The Journal of the American Medical Association’s latest paper on back pain states that chiropractic back pain patients in conjunction with their medical care experience more relief, less disability, and higher patient satisfaction when compared to medical care alone (1) with lower back pain treatment. You can read the summary of the study here.
This study was done on members of the armed forces at Veteran’s Administration facilities which has been gradually ramping up their utilization of doctors of chiropractic who work as employees within the VA system.
Their findings are in line with many other previous studies that are showing that when chiropractic care is given full integration within the medical system and chiropractors are allowed to work as part of the medical team, lower back treatment becomes more effective, satisfaction improves and there is less disability which is costly to the system and to the lives of patients cared for by the system.
These findings follow the paper in the Annals of Internal Medicine from February 2017 which showed that chiropractic methods were helpful, but hidden in their recommendation was the fact that movement was behind which treatments worked to safely relieve lower back problems. Chiropractic care is unique in that culturally, their practice is a holistic approach to movement using methods such as manipulation, exercise, active evaluation and soft tissue methods.
While most healthcare professions address the symptoms including orthopedic’s and physical therapy using protocol based diagnosis and treatment and rely on medication to help reduce pain, the chiropractic approach tries to avoid medication if possible while enhancing the way people move and function.
From an engineering perspective, movement problems require a holistic understanding of how things work. For example, if a person is having back pain, the causes may include the feet, an old injury, upper body problems, shoulder problems and core stability issues to name a few. By evaluating the person from the feet up, you will see visually mechanical adaptations that may be the reasons behind the pain the person is experiencing. While it is also important to rule out a disc problem, which is often a symptom of chronic malfunction of the musculoskeletal system that creates unnatural loading on the disc until it is damaged, it is more important especially with chronic back problems to understand the mechanism behind why they hurt.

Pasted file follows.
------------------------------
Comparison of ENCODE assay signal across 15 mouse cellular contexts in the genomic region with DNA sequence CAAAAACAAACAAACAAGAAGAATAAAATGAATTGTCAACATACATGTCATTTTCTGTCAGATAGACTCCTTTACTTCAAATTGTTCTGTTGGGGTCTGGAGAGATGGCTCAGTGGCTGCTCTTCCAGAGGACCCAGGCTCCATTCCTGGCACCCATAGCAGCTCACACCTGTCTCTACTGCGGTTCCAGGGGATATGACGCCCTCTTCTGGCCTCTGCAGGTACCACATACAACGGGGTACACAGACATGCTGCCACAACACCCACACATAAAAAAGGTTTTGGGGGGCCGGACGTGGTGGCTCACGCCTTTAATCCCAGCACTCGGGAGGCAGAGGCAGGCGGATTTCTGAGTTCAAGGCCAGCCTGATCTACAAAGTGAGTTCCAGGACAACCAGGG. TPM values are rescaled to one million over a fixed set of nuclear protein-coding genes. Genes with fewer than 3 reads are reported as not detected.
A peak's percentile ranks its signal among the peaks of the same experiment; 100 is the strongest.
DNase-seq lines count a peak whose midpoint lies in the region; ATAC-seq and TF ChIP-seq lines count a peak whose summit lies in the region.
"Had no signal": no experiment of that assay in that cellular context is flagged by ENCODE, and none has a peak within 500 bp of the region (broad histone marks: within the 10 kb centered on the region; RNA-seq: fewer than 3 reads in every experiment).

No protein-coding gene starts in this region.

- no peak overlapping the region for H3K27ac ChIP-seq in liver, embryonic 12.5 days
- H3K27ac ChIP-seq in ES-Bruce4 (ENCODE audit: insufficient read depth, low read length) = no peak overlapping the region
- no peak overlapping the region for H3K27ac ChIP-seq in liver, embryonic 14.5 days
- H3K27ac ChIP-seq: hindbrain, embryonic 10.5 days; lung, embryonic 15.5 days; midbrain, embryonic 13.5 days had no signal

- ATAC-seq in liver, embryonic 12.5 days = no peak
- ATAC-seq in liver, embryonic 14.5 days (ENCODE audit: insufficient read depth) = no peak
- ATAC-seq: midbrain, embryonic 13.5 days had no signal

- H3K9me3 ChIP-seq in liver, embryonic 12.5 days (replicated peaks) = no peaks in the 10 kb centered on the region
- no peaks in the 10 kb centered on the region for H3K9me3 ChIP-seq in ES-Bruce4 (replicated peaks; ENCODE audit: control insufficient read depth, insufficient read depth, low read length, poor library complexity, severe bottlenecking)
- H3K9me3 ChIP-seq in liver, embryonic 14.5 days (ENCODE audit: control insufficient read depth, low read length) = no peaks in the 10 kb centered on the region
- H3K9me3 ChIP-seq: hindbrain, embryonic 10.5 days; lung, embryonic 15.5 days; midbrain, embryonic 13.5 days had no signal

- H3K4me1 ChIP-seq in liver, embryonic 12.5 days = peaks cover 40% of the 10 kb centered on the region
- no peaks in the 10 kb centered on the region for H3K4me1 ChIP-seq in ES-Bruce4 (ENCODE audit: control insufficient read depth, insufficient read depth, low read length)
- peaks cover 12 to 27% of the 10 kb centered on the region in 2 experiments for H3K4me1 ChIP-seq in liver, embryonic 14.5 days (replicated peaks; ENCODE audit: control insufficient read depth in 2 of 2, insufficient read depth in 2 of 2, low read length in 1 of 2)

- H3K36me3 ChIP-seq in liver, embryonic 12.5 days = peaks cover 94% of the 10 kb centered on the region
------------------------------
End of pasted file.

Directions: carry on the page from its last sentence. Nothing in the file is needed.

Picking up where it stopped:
Medically, we are all taught to differentially diagnose and to follow treatment paths, but the newer developing methods of active evaluation and treat-test-treat protocols many sports chiropractors have adopted are more helpful since a thorough evaluation ultimately leads to better initial treatment and fewer expensive tests such as an MRI which are quite sensitive and may contain information that does not correlate with the symptoms the patient is having. An MRI will also lead to referrals to other more aggressive treatments, medication for symptoms, therapy which is protocol driven, and not specific to the patients actual reason behind their back pain and ultimately much higher costs with poorer results and less patient satisfaction, a mainstay of this study.
This also builds on the recommendations in Bottom Line Personal, Men’s Health as well as Consumer Reports who have suggested that chiropractors will offer the best experience for a lower back problem. Combined with medical management who can offer medication if necessary, a patients needs are better met when medical providers and primary spine providers (chiropractors) work together which is why that study shows.
Whom should you see first for a back pain or a sciatic pain problem? See your chiropractor first. If you see your primary doctor first, ask them to refer you to a local chiropractor.
- Effect of Usual Medical Care Plus Chiropractic Care vs Usual Medical Care Alone on Pain and Disability Among US Service Members With Low Back Pain Comparative Effectiveness Clinical Trial JAMA Network Open. 2018;1(1):e180105. doi:10.1001/jamanetworkopen.2018.0105 Christine M. Goertz, DC, PhD; Cynthia R. Long, PhD; Robert D. Vining, DC; Katherine A. Pohlman, DC, MS; Joan Walter, JD, PA; Ian Coulter, PhD